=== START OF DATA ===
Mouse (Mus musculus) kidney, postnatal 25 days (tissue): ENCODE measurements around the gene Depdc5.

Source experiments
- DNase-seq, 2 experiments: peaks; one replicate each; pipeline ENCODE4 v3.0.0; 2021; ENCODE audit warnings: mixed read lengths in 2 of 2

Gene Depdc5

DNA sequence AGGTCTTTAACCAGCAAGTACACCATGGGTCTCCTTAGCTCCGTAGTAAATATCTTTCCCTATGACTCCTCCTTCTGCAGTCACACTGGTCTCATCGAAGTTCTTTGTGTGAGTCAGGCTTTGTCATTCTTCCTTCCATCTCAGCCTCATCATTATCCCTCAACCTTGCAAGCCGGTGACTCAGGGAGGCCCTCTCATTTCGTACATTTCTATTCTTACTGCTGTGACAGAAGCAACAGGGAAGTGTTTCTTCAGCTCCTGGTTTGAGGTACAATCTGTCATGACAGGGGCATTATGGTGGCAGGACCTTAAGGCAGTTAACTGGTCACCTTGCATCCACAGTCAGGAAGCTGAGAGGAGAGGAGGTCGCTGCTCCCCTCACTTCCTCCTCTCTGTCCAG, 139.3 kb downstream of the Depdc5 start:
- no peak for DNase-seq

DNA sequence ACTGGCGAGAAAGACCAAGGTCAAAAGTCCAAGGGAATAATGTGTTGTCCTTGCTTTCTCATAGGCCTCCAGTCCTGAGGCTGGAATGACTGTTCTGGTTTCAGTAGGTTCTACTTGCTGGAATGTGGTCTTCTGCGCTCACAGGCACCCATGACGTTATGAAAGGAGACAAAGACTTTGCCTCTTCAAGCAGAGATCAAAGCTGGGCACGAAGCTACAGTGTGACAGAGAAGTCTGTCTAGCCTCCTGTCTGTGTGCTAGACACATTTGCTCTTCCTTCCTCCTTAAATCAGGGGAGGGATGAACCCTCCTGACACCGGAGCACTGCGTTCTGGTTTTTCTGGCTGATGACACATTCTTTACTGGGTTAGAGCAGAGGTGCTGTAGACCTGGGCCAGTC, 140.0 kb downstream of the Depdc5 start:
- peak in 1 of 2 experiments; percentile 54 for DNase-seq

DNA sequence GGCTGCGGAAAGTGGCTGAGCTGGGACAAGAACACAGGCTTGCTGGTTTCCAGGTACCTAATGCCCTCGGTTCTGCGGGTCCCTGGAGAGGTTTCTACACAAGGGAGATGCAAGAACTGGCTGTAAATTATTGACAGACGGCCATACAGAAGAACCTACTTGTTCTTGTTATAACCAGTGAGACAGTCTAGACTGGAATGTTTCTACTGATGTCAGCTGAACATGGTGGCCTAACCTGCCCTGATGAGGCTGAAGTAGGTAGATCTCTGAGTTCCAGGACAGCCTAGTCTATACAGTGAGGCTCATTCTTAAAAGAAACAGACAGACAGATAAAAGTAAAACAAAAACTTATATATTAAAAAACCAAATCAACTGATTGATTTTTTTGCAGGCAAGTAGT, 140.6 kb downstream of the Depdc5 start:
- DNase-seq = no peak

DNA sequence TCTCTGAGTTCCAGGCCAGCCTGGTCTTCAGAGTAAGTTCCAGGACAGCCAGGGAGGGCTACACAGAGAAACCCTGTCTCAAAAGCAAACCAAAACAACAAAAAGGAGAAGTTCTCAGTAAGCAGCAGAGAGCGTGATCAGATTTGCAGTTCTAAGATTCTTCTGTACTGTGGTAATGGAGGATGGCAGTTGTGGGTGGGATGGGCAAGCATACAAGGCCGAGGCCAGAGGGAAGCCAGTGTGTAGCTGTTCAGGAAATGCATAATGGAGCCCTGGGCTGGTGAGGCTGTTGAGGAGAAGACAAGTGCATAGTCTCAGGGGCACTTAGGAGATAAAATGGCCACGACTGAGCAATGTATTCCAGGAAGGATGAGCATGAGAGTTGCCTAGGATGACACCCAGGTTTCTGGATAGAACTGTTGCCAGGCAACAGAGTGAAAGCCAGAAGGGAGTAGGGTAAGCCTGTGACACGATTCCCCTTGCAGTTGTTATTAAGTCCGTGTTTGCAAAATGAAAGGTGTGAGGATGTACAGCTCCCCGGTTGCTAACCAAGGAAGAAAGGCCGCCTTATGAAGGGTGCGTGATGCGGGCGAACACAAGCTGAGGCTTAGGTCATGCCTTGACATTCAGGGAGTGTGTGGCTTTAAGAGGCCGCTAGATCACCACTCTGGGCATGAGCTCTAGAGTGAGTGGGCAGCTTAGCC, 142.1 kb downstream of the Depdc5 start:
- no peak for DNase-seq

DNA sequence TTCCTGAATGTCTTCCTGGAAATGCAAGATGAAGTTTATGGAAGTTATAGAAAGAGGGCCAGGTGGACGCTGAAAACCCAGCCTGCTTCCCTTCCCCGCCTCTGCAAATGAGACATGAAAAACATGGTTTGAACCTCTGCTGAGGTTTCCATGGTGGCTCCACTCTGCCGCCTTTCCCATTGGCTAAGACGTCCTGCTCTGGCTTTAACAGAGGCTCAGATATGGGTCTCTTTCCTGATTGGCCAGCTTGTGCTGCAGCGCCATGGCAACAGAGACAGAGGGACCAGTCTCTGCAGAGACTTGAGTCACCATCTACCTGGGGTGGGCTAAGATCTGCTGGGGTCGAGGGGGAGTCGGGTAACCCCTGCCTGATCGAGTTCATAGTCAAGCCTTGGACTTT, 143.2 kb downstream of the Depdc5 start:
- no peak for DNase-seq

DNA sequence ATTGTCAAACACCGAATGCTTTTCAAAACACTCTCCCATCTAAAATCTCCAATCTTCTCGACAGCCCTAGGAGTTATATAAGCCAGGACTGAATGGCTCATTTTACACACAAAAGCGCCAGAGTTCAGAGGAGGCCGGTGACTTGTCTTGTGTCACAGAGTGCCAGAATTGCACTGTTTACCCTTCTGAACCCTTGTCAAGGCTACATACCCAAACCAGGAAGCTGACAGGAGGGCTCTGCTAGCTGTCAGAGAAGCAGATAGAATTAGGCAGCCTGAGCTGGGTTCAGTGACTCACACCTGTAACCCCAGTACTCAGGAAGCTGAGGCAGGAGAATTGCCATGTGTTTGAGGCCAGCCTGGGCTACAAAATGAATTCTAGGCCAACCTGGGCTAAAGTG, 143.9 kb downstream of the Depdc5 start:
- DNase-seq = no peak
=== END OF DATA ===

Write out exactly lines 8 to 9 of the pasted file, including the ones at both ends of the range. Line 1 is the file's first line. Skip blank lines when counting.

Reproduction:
- peak in 1 of 2 experiments; percentile 54 for DNase-seq

DNA sequence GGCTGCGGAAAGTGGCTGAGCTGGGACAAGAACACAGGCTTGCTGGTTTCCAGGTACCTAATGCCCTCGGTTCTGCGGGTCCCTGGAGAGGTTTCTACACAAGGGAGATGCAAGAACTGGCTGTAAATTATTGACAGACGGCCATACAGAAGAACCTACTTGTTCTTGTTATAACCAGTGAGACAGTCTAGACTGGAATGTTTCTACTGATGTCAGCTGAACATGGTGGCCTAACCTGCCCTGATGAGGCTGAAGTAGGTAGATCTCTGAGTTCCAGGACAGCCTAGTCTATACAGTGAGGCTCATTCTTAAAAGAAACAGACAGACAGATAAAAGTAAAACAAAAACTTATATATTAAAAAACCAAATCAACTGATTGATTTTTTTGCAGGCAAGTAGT, 140.6 kb downstream of the Depdc5 start: